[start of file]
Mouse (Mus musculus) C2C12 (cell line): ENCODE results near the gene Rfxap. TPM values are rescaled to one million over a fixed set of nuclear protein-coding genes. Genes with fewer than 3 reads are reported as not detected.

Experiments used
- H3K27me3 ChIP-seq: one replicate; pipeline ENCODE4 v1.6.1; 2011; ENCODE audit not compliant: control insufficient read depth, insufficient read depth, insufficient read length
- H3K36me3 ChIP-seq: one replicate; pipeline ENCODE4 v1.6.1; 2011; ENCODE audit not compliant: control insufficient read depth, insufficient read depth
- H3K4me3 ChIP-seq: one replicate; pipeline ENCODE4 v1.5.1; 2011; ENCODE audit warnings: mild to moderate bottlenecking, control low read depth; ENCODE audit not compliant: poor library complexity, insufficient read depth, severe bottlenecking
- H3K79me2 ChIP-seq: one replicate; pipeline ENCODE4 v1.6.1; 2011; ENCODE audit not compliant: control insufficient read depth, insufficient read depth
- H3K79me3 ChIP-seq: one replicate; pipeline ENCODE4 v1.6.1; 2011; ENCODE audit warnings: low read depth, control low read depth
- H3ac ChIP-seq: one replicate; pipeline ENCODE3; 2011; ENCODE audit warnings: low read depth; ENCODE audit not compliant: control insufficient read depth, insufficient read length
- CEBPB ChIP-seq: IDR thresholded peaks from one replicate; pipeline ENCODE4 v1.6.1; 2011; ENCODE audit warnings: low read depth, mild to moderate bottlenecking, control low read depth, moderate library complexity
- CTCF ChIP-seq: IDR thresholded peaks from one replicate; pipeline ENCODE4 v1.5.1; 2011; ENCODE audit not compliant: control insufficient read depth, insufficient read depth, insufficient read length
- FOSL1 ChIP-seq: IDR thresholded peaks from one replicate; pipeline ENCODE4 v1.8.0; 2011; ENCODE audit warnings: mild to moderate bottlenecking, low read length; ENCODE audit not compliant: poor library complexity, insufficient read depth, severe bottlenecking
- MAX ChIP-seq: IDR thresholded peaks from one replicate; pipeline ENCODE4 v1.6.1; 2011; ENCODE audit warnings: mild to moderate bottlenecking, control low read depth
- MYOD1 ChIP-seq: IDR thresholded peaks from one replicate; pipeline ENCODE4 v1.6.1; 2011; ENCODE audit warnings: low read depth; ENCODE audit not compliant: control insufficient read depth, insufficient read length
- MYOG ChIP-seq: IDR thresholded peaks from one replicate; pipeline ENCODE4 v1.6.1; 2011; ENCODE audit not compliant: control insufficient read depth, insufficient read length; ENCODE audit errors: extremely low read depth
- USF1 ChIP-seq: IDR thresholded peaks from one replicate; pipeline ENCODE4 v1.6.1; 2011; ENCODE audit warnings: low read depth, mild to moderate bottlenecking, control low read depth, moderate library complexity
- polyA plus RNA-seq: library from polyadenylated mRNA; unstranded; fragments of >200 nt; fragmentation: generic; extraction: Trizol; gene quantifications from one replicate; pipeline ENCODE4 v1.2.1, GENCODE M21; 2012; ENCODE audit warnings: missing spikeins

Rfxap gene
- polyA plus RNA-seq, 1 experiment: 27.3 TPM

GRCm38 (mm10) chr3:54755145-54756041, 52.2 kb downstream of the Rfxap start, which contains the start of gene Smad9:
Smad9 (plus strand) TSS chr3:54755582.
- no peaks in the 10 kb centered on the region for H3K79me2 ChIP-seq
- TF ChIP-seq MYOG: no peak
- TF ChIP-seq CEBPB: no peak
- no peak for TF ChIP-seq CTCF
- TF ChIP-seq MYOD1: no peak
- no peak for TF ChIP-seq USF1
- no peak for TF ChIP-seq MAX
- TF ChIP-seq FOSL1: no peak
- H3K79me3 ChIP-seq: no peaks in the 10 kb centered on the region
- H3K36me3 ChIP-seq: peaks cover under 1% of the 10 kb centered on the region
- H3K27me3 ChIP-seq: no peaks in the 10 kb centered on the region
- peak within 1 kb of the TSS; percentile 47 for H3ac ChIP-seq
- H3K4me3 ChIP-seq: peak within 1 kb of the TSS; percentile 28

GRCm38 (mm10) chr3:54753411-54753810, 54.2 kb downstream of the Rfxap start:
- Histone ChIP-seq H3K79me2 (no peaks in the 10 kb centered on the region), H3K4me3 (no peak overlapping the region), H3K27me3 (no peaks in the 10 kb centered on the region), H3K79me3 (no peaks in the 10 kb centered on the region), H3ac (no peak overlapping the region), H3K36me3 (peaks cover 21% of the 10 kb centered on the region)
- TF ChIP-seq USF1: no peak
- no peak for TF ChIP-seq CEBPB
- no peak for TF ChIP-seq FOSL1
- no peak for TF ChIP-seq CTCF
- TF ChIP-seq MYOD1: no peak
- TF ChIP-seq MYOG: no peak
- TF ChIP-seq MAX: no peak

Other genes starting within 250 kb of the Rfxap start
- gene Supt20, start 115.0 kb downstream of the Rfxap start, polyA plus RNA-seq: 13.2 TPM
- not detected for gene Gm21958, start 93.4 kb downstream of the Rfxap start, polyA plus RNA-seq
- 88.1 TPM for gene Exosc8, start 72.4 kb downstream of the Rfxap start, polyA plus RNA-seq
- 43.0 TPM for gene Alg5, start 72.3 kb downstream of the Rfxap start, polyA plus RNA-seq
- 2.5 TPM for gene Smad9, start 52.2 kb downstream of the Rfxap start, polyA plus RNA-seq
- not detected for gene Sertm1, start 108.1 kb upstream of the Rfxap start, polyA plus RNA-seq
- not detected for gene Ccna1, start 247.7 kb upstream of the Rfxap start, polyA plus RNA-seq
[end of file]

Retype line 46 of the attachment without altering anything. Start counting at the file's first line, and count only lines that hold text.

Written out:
- 88.1 TPM for gene Exosc8, start 72.4 kb downstream of the Rfxap start, polyA plus RNA-seq